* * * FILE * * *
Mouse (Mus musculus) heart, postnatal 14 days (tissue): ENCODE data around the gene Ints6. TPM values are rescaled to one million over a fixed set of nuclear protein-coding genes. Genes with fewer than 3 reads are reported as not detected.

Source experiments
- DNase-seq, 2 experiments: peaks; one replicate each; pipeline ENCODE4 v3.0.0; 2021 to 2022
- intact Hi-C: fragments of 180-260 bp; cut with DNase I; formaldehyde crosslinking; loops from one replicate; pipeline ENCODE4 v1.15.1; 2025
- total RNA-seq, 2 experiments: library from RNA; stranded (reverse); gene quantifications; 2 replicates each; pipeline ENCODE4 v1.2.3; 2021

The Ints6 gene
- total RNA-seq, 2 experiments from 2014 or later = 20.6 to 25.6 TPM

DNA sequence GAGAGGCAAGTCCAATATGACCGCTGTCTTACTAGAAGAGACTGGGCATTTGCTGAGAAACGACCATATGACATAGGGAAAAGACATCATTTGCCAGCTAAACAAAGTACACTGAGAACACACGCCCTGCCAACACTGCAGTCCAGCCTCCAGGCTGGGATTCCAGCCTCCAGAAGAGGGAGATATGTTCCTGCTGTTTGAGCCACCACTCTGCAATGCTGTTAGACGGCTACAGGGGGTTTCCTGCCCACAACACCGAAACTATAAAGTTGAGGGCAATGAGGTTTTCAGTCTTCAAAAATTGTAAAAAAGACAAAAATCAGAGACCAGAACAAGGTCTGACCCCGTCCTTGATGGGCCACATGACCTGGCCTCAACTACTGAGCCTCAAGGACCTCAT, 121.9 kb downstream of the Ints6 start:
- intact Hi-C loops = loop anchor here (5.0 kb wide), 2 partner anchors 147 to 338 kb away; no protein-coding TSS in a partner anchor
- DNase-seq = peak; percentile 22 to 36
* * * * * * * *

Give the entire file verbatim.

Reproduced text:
Mouse (Mus musculus) heart, postnatal 14 days (tissue): ENCODE data around the gene Ints6. TPM values are rescaled to one million over a fixed set of nuclear protein-coding genes. Genes with fewer than 3 reads are reported as not detected.

Source experiments
- DNase-seq, 2 experiments: peaks; one replicate each; pipeline ENCODE4 v3.0.0; 2021 to 2022
- intact Hi-C: fragments of 180-260 bp; cut with DNase I; formaldehyde crosslinking; loops from one replicate; pipeline ENCODE4 v1.15.1; 2025
- total RNA-seq, 2 experiments: library from RNA; stranded (reverse); gene quantifications; 2 replicates each; pipeline ENCODE4 v1.2.3; 2021

The Ints6 gene
- total RNA-seq, 2 experiments from 2014 or later = 20.6 to 25.6 TPM

DNA sequence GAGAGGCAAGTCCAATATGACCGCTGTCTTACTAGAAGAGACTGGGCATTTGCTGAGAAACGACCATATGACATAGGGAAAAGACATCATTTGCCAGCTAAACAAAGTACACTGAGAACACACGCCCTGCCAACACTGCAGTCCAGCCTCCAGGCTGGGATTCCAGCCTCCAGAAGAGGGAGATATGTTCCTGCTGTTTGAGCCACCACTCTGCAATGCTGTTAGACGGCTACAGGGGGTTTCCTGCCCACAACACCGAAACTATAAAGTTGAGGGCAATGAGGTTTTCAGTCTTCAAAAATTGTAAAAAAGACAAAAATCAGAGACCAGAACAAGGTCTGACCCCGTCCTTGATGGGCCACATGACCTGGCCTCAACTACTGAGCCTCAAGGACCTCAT, 121.9 kb downstream of the Ints6 start:
- intact Hi-C loops = loop anchor here (5.0 kb wide), 2 partner anchors 147 to 338 kb away; no protein-coding TSS in a partner anchor
- DNase-seq = peak; percentile 22 to 36